Make Money with Drones in Agriculture (Part 1 of 3)

Online Masterclass: https://scholarfarms.teachable.com/courses/phytomappers?affcode=147027_4kddjlie

In this episode, the Roswell Flight Test Crew sits down with Dr. Gregory Crutsinger of Scholar Farms to learn about the use of drones in agriculture. An ecologist by training, Greg worked previously as a professor at the University of British Columbia before moving to Silicon Valley to advance the use of drones in agriculture. He was employed by 3D Robotics and Parrot before creating his own company: Scholar Farms. Through his company, he offers an online masterclass for drones in agriculture. Beyond simply capturing aerial photographs of fields, Greg stresses the importance of using data analytics to create actionable intelligence for farmers. Successful drone pilots will understand the markets that they are serving, whether its vineyards, orchards, nuts or other crops. Operators can begin with drones carrying visible light cameras that they already own, then move into multispectral imaging for data products such as normalized difference vegetation index (NDVI) as their business expands. Initial offerings can include orthomosaic imaging, video transects, 360-degree panoramic images. The key to success is building relationships with farmers, not purchasing the latest drone technology. According to Greg, drones are best suited for small-scale, high-value crops: berries, grapes, almonds and so forth.

11 Comments

  1. Droneas gr on April 29, 2021 at 1:51 am

    Sign up and tap the bell to watch a new video.

  2. Variable on April 29, 2021 at 1:55 am

    I think I need to speak with this individual. I am a part 107 pilot attempting to obtain part 137 certification. My approach is treat what needs treating using a consumer drone to identify the problem areas then treating the areas with a spraying drone and I think he could help.

  3. Jose Castro on April 29, 2021 at 2:01 am

    Would a Yuneec Typhoon H be a good starter drone for trying to get into this industry?

  4. DroneLord on April 29, 2021 at 2:22 am

    The doc knows his stuff. $400 is really, really reasonable to start his course compared to the majority of drone courses out there.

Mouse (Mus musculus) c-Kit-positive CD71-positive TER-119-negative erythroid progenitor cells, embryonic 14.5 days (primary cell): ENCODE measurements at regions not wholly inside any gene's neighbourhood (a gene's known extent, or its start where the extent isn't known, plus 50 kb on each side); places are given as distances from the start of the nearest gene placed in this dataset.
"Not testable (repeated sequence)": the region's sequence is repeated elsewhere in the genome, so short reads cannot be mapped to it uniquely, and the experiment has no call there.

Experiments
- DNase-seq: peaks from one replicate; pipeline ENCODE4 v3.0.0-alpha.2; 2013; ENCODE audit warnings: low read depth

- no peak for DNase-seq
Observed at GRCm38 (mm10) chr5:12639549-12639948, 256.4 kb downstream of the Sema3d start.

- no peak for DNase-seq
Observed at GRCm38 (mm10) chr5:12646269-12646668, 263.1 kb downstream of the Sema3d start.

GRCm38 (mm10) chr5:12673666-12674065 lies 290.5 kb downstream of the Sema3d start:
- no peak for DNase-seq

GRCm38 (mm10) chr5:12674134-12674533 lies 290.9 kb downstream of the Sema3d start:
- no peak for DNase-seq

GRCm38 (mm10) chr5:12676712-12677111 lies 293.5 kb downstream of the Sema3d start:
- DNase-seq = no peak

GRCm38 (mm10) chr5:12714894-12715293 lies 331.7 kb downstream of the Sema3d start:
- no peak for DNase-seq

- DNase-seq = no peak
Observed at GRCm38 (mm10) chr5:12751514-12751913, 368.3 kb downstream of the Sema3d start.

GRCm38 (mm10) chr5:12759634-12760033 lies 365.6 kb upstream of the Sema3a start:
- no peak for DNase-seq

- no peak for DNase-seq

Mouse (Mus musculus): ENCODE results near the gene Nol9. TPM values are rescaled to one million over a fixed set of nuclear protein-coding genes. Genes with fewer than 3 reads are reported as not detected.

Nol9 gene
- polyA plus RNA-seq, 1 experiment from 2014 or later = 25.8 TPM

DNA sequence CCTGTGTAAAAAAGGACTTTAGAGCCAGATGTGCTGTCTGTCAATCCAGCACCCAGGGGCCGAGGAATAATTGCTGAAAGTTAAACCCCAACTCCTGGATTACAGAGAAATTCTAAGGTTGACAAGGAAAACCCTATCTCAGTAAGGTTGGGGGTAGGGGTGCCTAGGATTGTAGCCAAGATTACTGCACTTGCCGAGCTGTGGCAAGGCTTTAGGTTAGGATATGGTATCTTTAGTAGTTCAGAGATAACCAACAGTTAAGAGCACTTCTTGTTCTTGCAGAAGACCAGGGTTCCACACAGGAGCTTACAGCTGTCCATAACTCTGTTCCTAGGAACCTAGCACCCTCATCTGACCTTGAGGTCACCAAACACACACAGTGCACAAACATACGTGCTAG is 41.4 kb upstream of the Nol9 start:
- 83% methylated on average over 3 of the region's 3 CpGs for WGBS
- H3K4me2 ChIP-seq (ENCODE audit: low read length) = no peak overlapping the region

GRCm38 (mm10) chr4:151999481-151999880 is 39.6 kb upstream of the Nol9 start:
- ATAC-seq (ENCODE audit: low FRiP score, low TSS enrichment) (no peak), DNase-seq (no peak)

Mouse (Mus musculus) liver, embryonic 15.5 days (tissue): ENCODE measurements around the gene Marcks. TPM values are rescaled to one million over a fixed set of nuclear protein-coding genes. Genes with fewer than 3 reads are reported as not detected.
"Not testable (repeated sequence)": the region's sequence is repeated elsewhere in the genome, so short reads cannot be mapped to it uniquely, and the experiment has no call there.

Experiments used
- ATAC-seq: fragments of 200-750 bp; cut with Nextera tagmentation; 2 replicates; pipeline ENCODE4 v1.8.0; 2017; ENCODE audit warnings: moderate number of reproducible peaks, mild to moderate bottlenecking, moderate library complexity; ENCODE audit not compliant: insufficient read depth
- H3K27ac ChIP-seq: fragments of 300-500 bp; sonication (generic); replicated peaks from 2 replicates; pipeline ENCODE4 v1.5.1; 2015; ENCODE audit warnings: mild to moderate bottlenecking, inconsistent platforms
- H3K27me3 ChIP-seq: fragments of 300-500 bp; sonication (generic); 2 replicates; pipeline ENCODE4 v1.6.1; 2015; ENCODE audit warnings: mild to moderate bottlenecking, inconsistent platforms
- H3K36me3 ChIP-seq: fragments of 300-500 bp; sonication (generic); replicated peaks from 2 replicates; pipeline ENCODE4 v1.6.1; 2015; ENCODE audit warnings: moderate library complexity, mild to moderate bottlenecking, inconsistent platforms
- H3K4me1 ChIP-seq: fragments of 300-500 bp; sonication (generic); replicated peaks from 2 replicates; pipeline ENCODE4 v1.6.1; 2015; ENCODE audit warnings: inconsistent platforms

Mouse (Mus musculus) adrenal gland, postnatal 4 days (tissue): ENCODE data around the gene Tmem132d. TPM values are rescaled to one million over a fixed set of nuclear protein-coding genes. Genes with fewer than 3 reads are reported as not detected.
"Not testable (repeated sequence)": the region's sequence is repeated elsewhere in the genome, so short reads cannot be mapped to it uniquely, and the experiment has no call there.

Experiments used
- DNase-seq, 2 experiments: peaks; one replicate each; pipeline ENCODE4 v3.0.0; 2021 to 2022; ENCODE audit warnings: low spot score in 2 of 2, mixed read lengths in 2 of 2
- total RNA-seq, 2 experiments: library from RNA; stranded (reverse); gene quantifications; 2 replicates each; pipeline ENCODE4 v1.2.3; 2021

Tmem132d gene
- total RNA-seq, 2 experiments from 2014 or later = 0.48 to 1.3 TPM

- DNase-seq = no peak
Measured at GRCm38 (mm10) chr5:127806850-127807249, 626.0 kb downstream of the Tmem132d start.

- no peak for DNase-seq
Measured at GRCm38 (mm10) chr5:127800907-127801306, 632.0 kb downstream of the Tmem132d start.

5. sgluckey 1 on April 29, 2021 at 2:22 am

    It would be nice if there was a sensor to detect redroot pigweeds in a field. Then enter the data to the computer on the spray tractor so it would know when to spray chemical to kill the pig weeds. 🙂🙂🙂🙂

  6. Lumai Mubanga on April 29, 2021 at 2:32 am

    learned alot from this interview.

  7. Antonio Amaral on April 29, 2021 at 2:39 am

    Hello good afternoon.
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  8. Golly medina on April 29, 2021 at 2:39 am

    I have a question can you use the drone to espray on orchard plantations or only on fields?

  9. InfoStream Pk on April 29, 2021 at 2:41 am

    Improvement in Modern Agriculture Technologies</a> playing a significant role in crop cultivation and yield improvement. http://cropforlife.com/modern-agriculture-revolution-in-agricultural-technology//&quot;

  10. Willy Jimmy on April 29, 2021 at 2:44 am

    Tbh, ag drones have stalled because drone nerds know nothing about farming and farmers dont see a need for the service. If you want to do ag work you need to know the industry and understand what’s actually valuable to the farmer. Show them how to save money, show them how to recognize risks, show them how the can interpret the data using the industry lingo. To do this you must understand farming.

  11. Mark Williams on April 29, 2021 at 2:45 am

    Nice interview

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